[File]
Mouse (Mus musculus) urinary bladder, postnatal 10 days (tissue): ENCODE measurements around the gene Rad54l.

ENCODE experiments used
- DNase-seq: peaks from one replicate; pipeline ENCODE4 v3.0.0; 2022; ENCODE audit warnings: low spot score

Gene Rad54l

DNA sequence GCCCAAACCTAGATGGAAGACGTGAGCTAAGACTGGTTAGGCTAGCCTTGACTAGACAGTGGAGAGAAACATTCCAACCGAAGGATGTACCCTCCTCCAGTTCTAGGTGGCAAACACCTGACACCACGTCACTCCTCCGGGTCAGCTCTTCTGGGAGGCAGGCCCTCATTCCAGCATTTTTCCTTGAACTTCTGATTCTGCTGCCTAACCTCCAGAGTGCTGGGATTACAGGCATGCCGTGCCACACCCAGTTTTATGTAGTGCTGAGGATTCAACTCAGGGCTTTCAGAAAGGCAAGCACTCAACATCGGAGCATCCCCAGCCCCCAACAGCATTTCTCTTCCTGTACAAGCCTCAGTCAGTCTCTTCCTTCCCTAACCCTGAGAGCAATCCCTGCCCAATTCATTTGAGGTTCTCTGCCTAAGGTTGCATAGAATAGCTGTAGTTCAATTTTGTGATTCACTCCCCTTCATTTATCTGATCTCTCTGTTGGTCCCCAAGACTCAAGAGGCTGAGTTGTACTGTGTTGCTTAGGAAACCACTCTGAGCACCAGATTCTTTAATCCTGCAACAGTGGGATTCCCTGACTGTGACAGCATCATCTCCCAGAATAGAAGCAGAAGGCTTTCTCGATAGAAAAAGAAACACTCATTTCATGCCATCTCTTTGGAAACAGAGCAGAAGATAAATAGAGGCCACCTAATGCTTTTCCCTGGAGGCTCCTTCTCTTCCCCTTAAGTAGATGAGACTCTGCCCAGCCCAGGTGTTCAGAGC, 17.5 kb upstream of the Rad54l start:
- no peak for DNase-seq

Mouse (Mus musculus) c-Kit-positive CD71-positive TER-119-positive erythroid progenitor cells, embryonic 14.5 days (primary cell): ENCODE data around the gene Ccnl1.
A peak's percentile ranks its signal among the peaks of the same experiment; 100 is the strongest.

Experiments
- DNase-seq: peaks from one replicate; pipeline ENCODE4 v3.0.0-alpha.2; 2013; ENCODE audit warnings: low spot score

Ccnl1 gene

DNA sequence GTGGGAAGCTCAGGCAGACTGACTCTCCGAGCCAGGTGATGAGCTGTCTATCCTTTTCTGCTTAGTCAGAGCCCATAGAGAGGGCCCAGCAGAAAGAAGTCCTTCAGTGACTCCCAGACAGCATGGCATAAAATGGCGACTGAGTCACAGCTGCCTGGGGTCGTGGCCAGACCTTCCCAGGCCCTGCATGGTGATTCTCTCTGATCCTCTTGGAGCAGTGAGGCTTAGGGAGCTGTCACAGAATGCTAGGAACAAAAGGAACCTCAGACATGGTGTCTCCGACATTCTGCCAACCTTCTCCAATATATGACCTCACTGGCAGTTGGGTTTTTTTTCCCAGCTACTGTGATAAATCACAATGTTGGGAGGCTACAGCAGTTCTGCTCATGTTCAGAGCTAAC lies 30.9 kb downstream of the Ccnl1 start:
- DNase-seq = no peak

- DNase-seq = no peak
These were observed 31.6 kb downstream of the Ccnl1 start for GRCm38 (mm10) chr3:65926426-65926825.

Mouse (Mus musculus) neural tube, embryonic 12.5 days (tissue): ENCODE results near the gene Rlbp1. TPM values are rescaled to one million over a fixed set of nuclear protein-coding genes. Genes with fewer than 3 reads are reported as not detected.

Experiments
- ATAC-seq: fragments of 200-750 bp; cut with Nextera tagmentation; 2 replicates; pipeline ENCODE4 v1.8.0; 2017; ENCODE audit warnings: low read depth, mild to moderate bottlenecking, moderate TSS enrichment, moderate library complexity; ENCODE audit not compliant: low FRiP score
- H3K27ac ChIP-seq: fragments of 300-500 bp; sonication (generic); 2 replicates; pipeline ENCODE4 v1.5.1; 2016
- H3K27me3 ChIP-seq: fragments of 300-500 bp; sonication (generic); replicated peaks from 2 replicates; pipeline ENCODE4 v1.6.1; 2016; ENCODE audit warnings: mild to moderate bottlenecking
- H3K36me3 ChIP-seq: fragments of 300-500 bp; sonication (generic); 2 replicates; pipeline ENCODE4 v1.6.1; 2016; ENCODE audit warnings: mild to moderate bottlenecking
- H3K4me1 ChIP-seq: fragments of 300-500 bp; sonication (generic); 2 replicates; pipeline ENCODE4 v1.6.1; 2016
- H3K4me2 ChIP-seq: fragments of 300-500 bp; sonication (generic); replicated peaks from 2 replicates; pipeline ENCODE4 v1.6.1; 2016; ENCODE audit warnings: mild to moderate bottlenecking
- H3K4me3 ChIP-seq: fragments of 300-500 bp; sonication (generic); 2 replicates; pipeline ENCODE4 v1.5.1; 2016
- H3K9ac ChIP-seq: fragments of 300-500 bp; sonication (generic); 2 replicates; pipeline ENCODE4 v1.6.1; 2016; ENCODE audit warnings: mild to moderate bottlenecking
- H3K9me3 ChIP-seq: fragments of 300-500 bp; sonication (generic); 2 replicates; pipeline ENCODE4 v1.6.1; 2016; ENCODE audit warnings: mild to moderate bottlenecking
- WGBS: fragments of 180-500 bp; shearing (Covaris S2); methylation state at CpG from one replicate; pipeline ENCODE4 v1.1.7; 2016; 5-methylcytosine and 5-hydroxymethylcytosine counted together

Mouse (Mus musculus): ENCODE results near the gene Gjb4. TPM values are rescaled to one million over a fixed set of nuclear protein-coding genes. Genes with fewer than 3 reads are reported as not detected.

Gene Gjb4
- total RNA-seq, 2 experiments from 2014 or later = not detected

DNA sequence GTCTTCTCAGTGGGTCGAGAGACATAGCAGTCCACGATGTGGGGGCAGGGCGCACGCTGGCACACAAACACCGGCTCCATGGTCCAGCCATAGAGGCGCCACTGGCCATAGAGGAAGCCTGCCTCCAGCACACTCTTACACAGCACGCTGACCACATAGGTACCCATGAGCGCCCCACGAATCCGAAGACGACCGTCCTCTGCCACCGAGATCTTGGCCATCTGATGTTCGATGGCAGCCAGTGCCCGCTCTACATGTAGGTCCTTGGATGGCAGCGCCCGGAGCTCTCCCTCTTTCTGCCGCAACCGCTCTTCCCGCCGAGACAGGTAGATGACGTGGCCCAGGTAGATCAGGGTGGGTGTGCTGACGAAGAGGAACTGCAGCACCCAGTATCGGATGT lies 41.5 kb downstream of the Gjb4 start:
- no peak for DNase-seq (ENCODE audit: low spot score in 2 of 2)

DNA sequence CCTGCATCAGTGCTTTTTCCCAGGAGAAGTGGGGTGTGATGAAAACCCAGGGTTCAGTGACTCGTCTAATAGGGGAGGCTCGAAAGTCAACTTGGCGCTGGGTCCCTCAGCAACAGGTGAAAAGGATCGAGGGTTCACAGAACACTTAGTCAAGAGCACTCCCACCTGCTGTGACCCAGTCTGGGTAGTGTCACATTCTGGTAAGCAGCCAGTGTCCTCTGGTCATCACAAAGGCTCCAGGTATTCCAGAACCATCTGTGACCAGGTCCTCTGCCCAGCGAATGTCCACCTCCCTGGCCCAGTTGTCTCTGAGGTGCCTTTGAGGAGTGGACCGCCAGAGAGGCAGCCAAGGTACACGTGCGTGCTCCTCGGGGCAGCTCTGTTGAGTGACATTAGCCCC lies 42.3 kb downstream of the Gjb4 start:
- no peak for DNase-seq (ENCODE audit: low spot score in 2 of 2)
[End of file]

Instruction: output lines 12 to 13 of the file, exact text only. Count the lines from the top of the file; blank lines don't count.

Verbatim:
DNA sequence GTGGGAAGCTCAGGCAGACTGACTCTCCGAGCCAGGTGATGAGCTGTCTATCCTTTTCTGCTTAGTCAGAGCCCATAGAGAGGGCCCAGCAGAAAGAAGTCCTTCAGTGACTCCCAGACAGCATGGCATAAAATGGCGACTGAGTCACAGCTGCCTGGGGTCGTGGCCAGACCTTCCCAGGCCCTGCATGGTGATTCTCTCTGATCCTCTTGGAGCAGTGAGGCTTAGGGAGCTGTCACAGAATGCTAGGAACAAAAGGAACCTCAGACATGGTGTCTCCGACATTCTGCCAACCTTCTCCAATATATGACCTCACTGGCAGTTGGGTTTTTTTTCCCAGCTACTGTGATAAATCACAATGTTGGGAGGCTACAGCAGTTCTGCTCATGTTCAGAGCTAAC lies 30.9 kb downstream of the Ccnl1 start:
- DNase-seq = no peak